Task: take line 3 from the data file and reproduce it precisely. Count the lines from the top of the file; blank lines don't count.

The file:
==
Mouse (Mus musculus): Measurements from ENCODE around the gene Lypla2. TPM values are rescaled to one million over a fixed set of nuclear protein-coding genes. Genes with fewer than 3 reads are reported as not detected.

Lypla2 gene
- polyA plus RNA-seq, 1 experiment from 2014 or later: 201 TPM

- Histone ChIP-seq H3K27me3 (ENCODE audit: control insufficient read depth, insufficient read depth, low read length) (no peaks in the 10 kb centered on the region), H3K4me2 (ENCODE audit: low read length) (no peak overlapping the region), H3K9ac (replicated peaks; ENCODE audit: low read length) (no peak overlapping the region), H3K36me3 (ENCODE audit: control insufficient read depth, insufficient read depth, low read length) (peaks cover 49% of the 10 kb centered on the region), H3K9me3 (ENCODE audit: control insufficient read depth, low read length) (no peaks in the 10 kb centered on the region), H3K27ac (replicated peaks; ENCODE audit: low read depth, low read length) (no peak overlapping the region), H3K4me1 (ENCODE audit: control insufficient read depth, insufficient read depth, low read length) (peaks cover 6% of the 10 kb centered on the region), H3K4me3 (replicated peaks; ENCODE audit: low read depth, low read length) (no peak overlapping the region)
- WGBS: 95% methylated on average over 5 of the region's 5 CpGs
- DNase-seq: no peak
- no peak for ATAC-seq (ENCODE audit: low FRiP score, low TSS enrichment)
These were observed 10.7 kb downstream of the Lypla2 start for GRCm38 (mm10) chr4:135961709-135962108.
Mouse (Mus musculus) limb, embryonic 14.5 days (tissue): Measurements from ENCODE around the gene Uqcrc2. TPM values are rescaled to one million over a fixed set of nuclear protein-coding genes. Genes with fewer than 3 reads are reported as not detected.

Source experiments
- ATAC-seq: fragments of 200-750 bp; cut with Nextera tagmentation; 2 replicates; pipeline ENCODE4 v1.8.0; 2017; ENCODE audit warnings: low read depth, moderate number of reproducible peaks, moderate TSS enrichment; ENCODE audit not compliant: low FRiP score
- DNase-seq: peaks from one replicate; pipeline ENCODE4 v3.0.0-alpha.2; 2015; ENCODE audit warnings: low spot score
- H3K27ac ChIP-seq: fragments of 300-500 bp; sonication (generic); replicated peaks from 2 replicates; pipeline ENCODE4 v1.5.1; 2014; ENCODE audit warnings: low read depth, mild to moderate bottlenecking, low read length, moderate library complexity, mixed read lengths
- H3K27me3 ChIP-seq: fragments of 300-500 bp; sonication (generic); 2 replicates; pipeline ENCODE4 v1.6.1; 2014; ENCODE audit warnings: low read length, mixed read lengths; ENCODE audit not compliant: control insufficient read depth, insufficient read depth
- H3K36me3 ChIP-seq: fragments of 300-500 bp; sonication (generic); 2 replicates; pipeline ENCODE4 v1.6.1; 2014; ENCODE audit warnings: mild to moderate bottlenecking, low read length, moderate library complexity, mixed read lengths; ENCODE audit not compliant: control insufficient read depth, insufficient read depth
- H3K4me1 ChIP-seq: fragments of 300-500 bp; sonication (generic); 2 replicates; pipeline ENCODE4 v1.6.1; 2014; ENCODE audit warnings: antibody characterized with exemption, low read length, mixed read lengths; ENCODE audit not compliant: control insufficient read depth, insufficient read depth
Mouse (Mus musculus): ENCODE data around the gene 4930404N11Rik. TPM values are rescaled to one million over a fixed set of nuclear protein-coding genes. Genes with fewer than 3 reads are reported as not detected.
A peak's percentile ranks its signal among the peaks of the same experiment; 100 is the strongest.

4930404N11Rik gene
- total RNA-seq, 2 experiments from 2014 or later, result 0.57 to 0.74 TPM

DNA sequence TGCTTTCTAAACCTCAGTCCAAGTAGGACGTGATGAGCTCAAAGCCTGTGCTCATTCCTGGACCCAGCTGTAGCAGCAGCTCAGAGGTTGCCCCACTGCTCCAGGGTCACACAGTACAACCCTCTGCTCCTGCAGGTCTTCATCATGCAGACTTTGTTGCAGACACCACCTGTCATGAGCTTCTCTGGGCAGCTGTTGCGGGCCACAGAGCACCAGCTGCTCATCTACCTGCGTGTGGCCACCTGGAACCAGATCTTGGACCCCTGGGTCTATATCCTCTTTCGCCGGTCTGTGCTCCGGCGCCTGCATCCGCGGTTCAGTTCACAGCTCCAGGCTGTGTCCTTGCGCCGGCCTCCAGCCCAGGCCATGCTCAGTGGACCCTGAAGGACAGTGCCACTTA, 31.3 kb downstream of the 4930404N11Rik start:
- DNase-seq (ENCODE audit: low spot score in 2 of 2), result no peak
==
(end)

- polyA plus RNA-seq, 1 experiment from 2014 or later: 201 TPM